Other characters of note include Lightsong, a Returned denying his divinity with every witty fiber of his being; Vasher, a ruthless Awakener burdened with the sentient irresistibly destructive sword Nightblood; and Denth, a likeable mercenary who takes Vivenna under his protection soon after her arrival in T’Telir.

The action quickens in the last fifth of the book to the point where I had to re-read several paragraphs because I kept skipping ahead with the implied breakneck pace of the story.

My only quibble with the story would be a lack of return to Idris, especially from the point of view of Vivenna and Siri’s father. Once both sisters are in T’Telir, we never return to their homeland nor hear anything from their family. Lastly, the wrap-up at the end, especially surrounding Vasher, Denth, Nightblood and Lightsong, wasn’t convincing enough for me. It seemed too convenient and too rushed.

I still enjoyed the story and am very grateful that it’s a standalone epic fantasy tale with no cliffhanger ending. Recommended for all fantasy lovers.

Book Review: Bridge of Birds by Hughart (4 stars)

BridgeofBirdsByHughartBridge of Birds: A Novel of Ancient China that Never Was by Barry Hughart

4 out of 5 stars

Read in January 2010

An Asian adventure packed with action, mystery, myths, ingenuity, humor and hope. Master Li, regardless of his undefined character flaw, discerns perils, puzzles and peoples clearly while his young client, Number Ten Ox, battles monsters, braves ghosts, topples buildings, walks on lava, loves unconditionally and all to save his village’s children from a mysterious malady.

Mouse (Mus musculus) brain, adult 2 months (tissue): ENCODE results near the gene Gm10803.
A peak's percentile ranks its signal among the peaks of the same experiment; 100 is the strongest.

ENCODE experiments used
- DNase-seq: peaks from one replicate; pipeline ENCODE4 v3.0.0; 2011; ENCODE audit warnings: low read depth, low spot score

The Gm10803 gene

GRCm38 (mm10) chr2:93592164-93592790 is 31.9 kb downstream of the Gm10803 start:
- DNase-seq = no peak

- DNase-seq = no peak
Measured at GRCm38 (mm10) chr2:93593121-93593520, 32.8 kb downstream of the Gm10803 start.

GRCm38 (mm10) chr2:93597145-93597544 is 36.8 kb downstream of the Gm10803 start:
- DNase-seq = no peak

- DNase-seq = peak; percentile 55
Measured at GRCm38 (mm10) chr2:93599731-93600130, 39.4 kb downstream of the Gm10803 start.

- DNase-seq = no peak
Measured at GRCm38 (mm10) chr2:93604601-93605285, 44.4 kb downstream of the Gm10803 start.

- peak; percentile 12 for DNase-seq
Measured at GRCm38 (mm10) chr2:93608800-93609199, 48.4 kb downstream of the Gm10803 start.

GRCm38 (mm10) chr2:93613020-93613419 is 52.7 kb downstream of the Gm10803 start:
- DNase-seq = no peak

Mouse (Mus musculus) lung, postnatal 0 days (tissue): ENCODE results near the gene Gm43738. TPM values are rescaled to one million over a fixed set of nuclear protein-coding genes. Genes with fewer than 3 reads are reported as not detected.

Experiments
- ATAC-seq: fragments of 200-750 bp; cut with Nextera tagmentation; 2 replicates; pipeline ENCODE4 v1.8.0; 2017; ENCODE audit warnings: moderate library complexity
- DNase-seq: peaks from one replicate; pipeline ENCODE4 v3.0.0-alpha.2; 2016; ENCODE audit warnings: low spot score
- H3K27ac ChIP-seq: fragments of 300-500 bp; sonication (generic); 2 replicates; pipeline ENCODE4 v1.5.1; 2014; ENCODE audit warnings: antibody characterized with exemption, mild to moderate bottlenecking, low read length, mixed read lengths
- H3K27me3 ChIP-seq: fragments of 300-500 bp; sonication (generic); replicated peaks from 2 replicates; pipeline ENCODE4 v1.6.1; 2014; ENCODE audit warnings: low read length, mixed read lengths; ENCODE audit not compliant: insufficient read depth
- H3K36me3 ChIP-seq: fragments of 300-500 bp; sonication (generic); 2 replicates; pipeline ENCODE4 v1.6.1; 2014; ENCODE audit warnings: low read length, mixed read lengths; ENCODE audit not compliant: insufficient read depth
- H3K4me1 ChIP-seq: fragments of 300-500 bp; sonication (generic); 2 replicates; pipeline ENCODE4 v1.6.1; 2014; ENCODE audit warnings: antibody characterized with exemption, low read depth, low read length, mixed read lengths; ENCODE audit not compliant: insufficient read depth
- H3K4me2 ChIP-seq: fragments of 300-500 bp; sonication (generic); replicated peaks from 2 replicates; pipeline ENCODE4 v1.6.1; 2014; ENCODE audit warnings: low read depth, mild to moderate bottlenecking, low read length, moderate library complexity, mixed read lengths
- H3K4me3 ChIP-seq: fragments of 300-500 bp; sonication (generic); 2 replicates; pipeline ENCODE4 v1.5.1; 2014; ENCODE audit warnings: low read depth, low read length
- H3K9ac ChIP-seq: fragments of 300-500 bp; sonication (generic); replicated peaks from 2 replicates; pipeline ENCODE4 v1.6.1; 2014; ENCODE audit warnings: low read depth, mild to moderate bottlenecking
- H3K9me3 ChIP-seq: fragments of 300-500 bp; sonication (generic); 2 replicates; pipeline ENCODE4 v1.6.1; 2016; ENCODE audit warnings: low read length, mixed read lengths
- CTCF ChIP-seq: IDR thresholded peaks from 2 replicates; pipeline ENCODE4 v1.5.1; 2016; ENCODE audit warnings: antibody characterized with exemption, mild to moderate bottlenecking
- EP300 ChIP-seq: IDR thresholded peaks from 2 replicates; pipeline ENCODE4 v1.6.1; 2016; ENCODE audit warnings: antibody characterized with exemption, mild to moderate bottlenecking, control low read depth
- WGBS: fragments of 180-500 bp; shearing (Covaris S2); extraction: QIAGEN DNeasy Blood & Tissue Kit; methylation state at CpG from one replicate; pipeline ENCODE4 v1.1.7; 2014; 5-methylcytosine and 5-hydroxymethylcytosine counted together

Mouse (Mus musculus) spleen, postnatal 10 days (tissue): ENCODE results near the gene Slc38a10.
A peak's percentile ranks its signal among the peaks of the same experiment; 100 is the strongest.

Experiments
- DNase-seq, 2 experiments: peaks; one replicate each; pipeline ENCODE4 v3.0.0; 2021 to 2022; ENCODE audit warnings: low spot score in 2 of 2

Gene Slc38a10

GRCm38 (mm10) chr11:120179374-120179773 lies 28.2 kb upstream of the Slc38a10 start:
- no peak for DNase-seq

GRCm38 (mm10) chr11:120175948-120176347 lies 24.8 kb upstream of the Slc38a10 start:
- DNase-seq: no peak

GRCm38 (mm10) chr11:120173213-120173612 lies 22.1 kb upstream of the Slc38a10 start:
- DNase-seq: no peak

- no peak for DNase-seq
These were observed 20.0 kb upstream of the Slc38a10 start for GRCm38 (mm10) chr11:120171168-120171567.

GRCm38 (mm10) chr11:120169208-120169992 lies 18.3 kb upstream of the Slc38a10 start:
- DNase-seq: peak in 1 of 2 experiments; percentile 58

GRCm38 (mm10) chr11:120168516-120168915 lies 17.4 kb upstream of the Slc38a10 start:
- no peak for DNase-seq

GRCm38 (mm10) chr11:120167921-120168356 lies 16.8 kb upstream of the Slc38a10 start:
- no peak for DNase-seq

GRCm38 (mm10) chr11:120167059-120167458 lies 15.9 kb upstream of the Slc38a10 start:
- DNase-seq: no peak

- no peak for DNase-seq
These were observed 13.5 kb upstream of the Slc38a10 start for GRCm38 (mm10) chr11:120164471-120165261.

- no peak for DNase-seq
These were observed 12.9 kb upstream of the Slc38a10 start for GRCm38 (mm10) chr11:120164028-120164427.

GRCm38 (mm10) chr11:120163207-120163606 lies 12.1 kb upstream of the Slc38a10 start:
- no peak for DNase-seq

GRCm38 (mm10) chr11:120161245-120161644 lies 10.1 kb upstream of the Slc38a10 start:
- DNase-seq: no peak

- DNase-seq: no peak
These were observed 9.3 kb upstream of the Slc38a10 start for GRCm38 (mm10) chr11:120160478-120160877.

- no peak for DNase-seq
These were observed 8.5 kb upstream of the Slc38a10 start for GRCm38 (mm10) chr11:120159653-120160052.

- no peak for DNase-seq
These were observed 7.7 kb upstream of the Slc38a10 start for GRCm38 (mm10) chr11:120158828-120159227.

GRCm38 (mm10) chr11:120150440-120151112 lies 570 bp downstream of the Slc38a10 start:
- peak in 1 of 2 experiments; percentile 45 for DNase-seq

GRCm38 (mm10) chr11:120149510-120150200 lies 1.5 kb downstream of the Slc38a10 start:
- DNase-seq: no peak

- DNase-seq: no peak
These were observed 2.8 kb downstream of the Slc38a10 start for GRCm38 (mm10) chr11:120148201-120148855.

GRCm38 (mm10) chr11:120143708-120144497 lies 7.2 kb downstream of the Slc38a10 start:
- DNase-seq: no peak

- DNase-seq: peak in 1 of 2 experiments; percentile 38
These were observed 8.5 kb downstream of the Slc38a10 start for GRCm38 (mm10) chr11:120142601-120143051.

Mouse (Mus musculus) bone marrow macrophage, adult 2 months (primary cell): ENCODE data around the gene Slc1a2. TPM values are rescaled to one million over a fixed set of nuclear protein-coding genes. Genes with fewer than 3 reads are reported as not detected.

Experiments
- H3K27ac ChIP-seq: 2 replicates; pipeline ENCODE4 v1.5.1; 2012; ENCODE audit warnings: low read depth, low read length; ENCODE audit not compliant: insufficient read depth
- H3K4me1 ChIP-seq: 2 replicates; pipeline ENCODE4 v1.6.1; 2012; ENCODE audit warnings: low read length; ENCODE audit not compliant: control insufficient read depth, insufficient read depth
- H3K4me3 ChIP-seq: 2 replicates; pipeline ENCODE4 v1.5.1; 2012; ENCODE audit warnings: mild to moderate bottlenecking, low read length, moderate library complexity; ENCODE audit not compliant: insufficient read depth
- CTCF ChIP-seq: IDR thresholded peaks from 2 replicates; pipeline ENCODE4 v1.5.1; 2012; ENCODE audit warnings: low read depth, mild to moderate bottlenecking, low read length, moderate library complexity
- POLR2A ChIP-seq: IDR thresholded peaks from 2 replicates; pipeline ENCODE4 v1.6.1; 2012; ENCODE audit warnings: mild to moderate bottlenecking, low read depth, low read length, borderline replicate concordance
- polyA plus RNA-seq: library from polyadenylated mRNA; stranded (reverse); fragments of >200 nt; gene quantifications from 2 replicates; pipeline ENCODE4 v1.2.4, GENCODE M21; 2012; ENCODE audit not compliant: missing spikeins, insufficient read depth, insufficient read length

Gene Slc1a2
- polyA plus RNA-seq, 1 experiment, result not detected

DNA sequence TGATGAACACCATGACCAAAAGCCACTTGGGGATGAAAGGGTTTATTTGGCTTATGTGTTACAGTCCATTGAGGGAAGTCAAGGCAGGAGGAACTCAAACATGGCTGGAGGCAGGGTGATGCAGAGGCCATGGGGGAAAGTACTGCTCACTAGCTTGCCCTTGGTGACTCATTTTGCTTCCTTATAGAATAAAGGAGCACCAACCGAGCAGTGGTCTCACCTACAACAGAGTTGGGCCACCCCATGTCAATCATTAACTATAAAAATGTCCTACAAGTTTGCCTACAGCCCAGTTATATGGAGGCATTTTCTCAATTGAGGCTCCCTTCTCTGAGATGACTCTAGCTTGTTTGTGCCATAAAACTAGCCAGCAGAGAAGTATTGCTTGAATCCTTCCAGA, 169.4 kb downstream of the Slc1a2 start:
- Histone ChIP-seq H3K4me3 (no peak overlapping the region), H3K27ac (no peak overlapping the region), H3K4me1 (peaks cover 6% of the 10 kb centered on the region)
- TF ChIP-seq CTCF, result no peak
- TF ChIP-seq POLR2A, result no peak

Hughart kept me riveted with each new chapter, each new adventure, each twist in the labyrinth. While some character dialogue seemed too modern for a tale of Ancient China (that ‘never was’), the relentless pace of events kept me turning pages faster and faster. The author spawned vivid visuals in my imagination, making me yearn for a movie rendition similar to “House of Flying Daggers” or “Crouching Tiger, Hidden Dragon.”

I highly recommend Bridge of Birds to all lovers of fairy tales, legends and high adventure.

Book Review: The Way of Shadows by Weeks (4 stars)

The Way of Shadows by Brent Weeks

3.8 out of 5 stars

Read in December 2009

Similar in style to The Lies of Locke Lamora or The Blade Itself – gritty fantasy, bloody coups, relentless pace, morally challenged characters. The fantasy elements played second fiddle to the fighting, poisoning and similar training of the first half of the story. As the story unfolds, many characters names change, but not to protect any innocents.

Graphic violence and obscenities, while prevalent, were well placed and not over-used. The fighting sequences didn’t thrill me, nor did the political intrigue. Lately, I’m beginning to believe that the fantasy genre only has two avenues of expression – political power struggle where all the players wear gray or prophesied chosen child on a quest in a black and white landscape.

Weeks surprised me with a handful of precious tender moments between the characters, some of which brought tears to my eyes, often occurring in the vilest of surroundings or events. I smiled at some of the clever dialogue, but never laughed out loud.

Weeks managed to provide me with enough glimmers of hope and light amidst the dark, depraved, nihilistic fog to satisfy my yearning for redemption. He reminded me that no matter how abhorrent the deeds, the transgressor is always worthy of another chance. He allowed his characters to suffer, giving them the opportunity to stretch beyond their perceived limits, grasping for the fleeting glimpse of salvation and becoming better and stronger as a result.

Good character development with some twists and turns that managed to stay believable. Stands alone well, but leaves many questions unanswered.